Your Home Address
City, State Zip
Home Telephone — Work Telephone (optional)
E-mail Address

Brief statement of general career goals and directions (with emphasis on short-term goals). Do not list specific titles as this will limit your options.

High School Grad?

Degree, Date of Graduation, GPA (only if above 3.0)


COMPANY NAME, Location, Year
Brief description of company’s business. Continue with your personal duties/responsibilities in this position. You may also want to list your accomplishments (i.e., money the company saved through your efforts; new/successful programs you may have implemented, new customers developed, more profitable customers, sales volume increase etc.)

(Same as above)

Include those activities that show responsibility (i.e., offices held) or career development in your area. You may also want to include outside activities. Avoid references to political or religious organizations.

Marital status, number of children, health status, height and weight. (This information is optional).

Will be furnished upon request.

(Note: One or two page resumes are most effective!)


Action Verbs – They make a difference!

When describing your accomplishments, the use of action verbs can make the difference between a statement that attracts attention and one that seems commonplace and uninteresting.

achieved – added – broadened – consolidated – coordinated – created – developed – designed – eliminated – established – evaluated – expanded – generated – identified – increased – initiated – invented – maintained – managed – negotiated – organized – performed – planned – purchased – reduced – saved – simplified – streamlined – strengthened – supervised – trained – transferred – utilized – verified – worked – wrote.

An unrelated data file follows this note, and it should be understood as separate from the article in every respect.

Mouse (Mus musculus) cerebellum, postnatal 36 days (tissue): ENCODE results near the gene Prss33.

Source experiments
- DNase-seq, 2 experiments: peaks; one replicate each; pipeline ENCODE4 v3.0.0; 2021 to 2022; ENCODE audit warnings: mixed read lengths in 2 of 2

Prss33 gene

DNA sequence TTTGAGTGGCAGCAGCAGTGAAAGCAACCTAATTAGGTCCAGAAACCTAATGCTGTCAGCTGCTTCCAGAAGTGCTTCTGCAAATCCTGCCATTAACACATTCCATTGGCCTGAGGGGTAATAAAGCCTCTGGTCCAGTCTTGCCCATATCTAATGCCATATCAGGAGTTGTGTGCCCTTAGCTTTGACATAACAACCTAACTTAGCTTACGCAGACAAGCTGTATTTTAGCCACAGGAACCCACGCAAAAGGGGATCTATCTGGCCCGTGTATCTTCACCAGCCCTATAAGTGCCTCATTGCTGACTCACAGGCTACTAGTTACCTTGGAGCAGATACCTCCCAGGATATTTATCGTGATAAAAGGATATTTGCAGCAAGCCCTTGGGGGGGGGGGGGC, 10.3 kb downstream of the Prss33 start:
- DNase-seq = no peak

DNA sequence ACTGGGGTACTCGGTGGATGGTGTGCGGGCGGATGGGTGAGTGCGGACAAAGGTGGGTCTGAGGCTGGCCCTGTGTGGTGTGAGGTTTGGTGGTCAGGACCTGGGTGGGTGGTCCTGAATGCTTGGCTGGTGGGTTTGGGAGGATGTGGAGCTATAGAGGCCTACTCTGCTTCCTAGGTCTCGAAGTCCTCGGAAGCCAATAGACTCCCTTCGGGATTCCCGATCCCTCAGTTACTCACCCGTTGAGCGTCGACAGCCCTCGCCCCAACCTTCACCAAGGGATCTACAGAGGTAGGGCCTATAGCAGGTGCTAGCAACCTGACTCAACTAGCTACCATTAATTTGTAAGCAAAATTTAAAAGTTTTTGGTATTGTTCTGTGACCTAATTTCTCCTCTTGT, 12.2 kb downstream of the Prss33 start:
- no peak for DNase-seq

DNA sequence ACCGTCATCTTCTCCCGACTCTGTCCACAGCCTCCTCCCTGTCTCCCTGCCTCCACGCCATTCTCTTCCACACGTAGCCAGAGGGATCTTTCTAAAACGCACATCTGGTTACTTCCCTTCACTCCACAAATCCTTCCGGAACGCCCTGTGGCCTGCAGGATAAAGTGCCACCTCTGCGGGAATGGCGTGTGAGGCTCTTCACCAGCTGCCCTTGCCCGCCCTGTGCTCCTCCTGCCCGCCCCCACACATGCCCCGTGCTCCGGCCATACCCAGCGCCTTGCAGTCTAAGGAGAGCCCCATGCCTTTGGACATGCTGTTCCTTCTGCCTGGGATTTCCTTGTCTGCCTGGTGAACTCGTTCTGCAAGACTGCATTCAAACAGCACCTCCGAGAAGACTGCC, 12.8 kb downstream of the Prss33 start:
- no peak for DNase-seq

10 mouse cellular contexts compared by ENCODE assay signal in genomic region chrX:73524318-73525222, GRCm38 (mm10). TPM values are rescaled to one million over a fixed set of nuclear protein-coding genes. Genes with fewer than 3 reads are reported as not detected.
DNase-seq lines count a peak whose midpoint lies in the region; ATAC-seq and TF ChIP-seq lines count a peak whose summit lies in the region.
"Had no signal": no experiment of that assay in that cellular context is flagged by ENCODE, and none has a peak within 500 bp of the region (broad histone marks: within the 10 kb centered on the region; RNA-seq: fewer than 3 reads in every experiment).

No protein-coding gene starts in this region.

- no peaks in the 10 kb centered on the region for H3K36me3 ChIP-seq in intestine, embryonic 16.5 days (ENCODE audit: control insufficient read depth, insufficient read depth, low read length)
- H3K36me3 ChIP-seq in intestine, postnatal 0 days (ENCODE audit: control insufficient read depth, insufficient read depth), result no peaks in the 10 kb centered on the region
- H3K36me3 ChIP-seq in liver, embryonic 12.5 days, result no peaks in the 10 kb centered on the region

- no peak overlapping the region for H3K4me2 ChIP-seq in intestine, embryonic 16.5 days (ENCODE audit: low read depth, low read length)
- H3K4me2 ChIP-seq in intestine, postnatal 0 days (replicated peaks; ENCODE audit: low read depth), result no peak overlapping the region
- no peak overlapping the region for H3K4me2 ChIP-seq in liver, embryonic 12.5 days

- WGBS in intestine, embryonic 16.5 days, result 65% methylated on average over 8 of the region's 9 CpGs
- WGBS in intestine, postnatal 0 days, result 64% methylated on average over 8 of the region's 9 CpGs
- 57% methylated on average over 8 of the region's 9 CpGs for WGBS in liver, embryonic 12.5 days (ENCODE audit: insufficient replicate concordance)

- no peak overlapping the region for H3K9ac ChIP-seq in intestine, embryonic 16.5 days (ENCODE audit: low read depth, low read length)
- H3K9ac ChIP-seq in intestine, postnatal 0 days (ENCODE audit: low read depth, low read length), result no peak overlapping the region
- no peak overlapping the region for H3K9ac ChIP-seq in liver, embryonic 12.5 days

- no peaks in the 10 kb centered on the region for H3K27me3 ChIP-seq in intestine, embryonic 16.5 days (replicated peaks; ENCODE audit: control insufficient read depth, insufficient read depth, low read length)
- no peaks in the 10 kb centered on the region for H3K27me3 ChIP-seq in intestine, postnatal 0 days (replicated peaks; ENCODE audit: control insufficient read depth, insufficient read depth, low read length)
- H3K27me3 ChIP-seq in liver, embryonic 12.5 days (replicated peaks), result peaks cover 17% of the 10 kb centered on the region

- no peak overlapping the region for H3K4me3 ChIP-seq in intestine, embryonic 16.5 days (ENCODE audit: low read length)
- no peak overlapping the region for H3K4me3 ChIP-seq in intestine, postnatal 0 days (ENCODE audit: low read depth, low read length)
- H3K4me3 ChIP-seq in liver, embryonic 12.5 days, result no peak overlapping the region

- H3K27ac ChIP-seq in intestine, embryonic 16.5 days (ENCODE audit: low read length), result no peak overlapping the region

•  Make sure your résumé is easy to read.
  •  Use concise, unambiguous sentences and avoid over-writing or flowery prose.
  •  Know your audience – use the vocabulary and speak the language of your targeted field.
  •  Keep the overall length of your résumé short. Depending upon your experience, one or two pages is ideal.
  •  Stress your past accomplishments and the skills you used to get the desired results.
  •  Focus on information that’s relevant to your own career goals.
  •  If you’re making a career change, stress what skills are transferable to support your new career objectives.
  •  Begin accomplishment statements with action verbs instead of pronouns like I, we, or even the company.
  •  Neatness counts. A poorly structured, badly typed résumé is a reflection of the applicant.


  •  Your salary history or reasons for leaving a previous job should never be included on a résumé.
  •  If you’re considering enclosing a photograph of yourself, don’t! You may bear a striking resemblance to someone the reader doesn’t like.
  •  Don’t include references – a potential employer is interested in references only after they are seriously considering hiring you. At the time, you may be asked to provide reference information.
  •  Don’t stretch the truth! Misinformation or untruthful statements will inevitably come back to haunt you.
  •  Avoid references to hobbies, activities and memberships that are not business-related or haven’t any application to your current career goals or job objectives.
  •  Last, but certainly not least, don’t have any unreasonable expectations of what a résumé can do. Employers do not hire résumés, they hire people.